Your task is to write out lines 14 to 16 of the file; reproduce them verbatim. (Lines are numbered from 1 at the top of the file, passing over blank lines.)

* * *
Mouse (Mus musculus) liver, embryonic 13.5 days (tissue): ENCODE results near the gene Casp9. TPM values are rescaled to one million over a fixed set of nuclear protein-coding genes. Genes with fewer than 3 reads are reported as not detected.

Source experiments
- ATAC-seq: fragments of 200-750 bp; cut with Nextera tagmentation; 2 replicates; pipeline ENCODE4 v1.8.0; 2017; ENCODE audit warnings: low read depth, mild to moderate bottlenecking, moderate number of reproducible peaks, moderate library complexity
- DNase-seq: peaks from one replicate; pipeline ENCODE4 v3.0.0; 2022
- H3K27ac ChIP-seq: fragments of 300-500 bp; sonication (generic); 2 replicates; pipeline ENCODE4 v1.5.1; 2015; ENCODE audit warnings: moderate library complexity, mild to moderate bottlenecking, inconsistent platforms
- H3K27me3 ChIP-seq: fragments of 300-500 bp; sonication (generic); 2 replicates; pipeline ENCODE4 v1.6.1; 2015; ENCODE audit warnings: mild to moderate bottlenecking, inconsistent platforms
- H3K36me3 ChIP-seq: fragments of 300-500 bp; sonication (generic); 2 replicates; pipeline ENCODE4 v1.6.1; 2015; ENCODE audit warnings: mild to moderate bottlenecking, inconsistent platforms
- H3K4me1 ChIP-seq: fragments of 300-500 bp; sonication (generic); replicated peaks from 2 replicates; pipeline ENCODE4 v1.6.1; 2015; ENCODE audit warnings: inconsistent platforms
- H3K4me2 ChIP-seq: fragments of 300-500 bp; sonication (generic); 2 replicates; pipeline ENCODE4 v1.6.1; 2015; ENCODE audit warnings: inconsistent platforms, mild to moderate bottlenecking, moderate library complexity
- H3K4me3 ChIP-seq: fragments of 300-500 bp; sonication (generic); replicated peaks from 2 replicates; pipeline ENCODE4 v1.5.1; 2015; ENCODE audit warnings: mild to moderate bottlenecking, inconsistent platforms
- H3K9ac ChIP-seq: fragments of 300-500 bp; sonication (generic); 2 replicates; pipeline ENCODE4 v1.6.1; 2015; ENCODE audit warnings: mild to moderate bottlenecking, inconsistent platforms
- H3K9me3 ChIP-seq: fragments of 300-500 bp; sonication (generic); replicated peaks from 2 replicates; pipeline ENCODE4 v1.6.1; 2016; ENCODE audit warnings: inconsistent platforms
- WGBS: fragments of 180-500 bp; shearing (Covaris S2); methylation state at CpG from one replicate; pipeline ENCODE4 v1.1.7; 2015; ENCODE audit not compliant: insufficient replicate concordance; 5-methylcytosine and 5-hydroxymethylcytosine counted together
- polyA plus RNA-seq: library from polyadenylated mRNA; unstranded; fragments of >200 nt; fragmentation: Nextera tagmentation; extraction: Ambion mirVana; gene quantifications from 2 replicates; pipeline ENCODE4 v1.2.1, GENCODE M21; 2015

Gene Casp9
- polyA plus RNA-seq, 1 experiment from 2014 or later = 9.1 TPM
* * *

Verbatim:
- polyA plus RNA-seq: library from polyadenylated mRNA; unstranded; fragments of >200 nt; fragmentation: Nextera tagmentation; extraction: Ambion mirVana; gene quantifications from 2 replicates; pipeline ENCODE4 v1.2.1, GENCODE M21; 2015

Gene Casp9
- polyA plus RNA-seq, 1 experiment from 2014 or later = 9.1 TPM